Deafening Silence

Do you sometimes want to tear your hair out when it’s all too quiet?

Deafening Silence
Image courtesy of http://www.allthatglittersbook.com © Rose Waugh 2004

I do.

Being too silent — whether we’re talking about your surroundings or a state of mind (i.e. business deals or waiting for a job offer) — often makes me anxious.

Yes, I do sometimes fall prey to the ever evil “A” complete with sweaty palms and countless pacing around my minute apartment. Thank goodness I don’t live with anyone, otherwise I will drive that person insane along with me.

Anyway, when it’s too silent, I feel a foreboding, ominous cloud hovering over my head; like it’s the calm before a storm or it signals and usher in something that I would not be able to control. When this happens, old bad habits, debilitating self-doubt and all-consuming fears return. The feeling of being powerless is slowly choking me, easing its way into my resolve and eventually rendering me vulnerable and helpless.

I hate feeling vulnerable and helpless; been there, done that. I’ve experienced it countless of times already that I don’t want to repeat that experience — ever.

Being vulnerable is crippling; it strips away the years it took for me to reinvent myself, making myself more assertive. I’ve been prone to fall down to that unwelcome familiar black hole brimming with lack of self-confidence that I crawled out from more than a decade ago.

Therefore, whenever it’s too silent, I fear “something wicked this way comes” (borrowing from Shakespeare’s Macbeth).

So, when this happens, before nerves cripple me and panic settles in, I feel the need to go find my center again — meditate like crazy, take at least 10 minutes of breathing exercises, and gird myself for the unknown, which was usually accompanied by the metaphorical dark clouds. 

Life Is a Constant Battle of Fears

sword fighting cartoon wolves
Image courtesy of http://www.fanforum.com

Maybe I am self-centered, or maybe I just think too much. But whenever the deafening and unbearable silence happen, it feels like another test of my mettle is about to happen.

I often think that I am always caught battling against my old . . . and new fears. It’s a never-ending vicious cycle that makes me wish thousands of times to be all over.

Will it ever end? It has to in some point in time.

I sometimes feel like I’m undertaking Herculean tasks in order to achieve happiness — that ever-evasive happiness; Like whenever I am finally gaining ground, something comes up to make me take 3 paces backwards. And before I knew it, I’m back to square one. It’s frustrating as hell. A person with a lower resolve and lower self-esteem would have jumped in a nearby river by now.  I’d rather not. If I’m going to die, I want to do it peacefully.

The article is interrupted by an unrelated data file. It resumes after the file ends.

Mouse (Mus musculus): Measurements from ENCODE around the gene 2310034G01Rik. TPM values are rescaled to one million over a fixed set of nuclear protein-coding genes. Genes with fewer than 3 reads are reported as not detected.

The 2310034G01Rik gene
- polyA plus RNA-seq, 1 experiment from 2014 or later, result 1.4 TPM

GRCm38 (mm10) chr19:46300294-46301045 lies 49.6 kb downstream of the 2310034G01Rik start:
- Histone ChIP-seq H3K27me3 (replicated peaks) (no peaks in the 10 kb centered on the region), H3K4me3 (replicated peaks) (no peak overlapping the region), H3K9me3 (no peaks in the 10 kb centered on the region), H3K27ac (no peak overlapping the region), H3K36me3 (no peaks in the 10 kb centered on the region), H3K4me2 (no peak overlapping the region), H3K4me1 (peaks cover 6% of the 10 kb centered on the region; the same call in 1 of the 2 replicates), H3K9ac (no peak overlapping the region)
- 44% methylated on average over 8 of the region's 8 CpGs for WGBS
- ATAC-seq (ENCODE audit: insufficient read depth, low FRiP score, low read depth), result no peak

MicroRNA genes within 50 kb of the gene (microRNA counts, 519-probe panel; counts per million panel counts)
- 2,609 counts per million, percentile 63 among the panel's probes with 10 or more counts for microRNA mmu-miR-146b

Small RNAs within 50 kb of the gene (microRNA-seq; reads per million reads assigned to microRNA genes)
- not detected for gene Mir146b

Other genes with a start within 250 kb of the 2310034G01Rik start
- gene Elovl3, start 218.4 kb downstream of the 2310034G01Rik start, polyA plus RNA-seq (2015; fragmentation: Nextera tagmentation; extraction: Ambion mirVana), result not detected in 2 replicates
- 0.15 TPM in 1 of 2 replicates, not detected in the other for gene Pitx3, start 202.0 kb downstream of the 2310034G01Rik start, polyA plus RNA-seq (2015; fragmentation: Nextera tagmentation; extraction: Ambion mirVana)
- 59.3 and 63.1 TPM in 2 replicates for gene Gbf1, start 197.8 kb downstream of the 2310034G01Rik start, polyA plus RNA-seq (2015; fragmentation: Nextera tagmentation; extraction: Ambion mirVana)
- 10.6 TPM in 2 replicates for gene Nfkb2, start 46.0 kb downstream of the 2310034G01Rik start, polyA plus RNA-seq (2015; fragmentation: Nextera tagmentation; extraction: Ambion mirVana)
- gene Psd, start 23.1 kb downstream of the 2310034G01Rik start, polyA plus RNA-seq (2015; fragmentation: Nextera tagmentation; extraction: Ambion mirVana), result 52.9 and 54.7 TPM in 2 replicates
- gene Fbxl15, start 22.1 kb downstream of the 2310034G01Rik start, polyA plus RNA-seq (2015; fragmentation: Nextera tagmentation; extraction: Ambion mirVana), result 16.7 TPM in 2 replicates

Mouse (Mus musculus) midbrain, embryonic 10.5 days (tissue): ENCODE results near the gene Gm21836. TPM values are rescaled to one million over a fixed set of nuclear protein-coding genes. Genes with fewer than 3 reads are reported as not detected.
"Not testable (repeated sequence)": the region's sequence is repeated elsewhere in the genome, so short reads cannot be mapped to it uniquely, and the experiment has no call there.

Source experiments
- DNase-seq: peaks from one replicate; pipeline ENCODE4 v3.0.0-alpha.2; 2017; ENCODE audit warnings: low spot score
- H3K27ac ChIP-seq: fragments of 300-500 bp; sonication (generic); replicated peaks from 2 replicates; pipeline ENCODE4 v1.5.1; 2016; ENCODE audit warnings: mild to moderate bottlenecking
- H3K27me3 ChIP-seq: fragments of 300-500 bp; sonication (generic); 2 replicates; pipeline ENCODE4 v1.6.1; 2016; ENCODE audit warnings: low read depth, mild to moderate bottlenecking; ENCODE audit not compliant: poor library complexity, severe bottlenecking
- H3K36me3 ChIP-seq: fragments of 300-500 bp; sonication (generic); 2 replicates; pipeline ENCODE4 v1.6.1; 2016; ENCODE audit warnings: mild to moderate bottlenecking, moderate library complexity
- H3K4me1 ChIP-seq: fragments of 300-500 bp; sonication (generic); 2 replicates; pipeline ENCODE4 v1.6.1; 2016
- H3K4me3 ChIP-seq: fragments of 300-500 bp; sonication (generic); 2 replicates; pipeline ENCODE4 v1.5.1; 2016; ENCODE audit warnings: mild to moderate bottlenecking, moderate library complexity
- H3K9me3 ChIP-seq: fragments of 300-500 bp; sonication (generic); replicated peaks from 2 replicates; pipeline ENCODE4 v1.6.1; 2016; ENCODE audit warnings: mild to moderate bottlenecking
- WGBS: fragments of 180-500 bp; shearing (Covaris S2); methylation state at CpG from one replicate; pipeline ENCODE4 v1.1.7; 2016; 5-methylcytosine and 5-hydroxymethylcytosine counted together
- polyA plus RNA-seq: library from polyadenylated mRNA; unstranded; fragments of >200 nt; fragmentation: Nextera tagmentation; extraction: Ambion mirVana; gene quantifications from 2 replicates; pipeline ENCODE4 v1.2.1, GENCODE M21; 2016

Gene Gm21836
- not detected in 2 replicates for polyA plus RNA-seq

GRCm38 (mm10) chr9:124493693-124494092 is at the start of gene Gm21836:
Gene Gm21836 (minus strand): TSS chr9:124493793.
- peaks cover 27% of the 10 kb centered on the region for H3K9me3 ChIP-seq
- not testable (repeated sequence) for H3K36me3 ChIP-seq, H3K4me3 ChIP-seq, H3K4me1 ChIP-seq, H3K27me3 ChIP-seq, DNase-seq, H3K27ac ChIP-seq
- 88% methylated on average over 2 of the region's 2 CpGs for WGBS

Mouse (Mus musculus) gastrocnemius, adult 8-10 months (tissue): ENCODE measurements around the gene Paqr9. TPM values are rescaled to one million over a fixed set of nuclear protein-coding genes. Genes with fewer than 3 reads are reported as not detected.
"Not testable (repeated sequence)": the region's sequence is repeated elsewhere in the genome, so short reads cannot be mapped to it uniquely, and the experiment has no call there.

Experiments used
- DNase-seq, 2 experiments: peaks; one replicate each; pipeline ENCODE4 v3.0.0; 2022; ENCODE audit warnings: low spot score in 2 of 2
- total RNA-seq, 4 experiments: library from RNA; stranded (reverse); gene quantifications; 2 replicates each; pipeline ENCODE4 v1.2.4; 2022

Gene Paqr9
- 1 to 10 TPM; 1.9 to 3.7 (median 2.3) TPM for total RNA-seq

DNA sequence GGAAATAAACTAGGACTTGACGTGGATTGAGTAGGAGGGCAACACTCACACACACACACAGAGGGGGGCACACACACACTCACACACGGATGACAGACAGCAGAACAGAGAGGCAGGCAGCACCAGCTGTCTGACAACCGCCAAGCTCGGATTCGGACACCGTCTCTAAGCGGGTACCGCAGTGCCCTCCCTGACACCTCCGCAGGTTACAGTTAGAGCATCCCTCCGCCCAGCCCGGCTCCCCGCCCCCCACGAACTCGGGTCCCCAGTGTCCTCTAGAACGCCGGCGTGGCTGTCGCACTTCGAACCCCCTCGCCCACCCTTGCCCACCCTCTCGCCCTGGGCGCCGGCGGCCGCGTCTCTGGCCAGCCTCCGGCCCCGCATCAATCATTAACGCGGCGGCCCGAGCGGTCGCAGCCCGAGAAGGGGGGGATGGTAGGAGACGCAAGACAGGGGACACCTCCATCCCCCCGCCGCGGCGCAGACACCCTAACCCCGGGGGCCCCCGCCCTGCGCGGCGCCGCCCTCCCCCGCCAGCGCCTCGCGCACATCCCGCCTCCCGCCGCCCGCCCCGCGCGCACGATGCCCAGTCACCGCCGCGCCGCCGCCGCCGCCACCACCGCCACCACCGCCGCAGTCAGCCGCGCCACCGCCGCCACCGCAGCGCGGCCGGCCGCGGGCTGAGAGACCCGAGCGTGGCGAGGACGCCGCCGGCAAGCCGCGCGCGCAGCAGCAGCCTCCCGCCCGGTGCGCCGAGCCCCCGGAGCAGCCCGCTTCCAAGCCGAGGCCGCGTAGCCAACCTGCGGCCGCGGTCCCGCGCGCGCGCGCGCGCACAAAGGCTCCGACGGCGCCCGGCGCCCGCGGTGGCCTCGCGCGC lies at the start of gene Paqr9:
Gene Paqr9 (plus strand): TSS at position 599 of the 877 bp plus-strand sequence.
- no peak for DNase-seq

Pretending fears do not exist is a coward’s way out and I don’t want to be labeled as a coward — not anymore. At least not in front of my face. 

Bracing myself for the storm is something I went through a couple of times that I am not a newbie anymore. At least I know how to maneuver myself around them now and have developed some keen skills and abilities to combat the onslaught. But, are my skills enough to finally achieve a comfortable life?

How will I finally get out of feeling anxious whenever I’m waiting in that poisonous silent stage?

How To Prepare For The Coming Personal Deluge

With the fears crowding my mind once again, I always make sure to find a diversion like:

a] take time to clear my head

b] do an activity or anything that will create a solution to a current problem

c] come up with plan b, c and — if possible — until plan d 

d] find a way to uplift my spirit by conferring to others whose opinion I value a lot (preferably NOT a parent, sibling or relative — they tend to muddy things more than it already is  — which is based on experience).  

I also make sure that I’m in “my happy place“, which is not necessarily a physical place, but more of a psychological and emotional one. As much as possible, I cram my schedule with activities so as not to have an opportunity to worry a lot.

Anxiety poisons your very existence, and the big “A” has no part in my plans for the future. 

In my opinion, being prepared is more efficient in battling the deafening silence. If there is a way to altogether eliminate that threatening feeling, I will find it and I will gladly share it.  But for now, keeping a straight head and going through those four ways will suffice.

 

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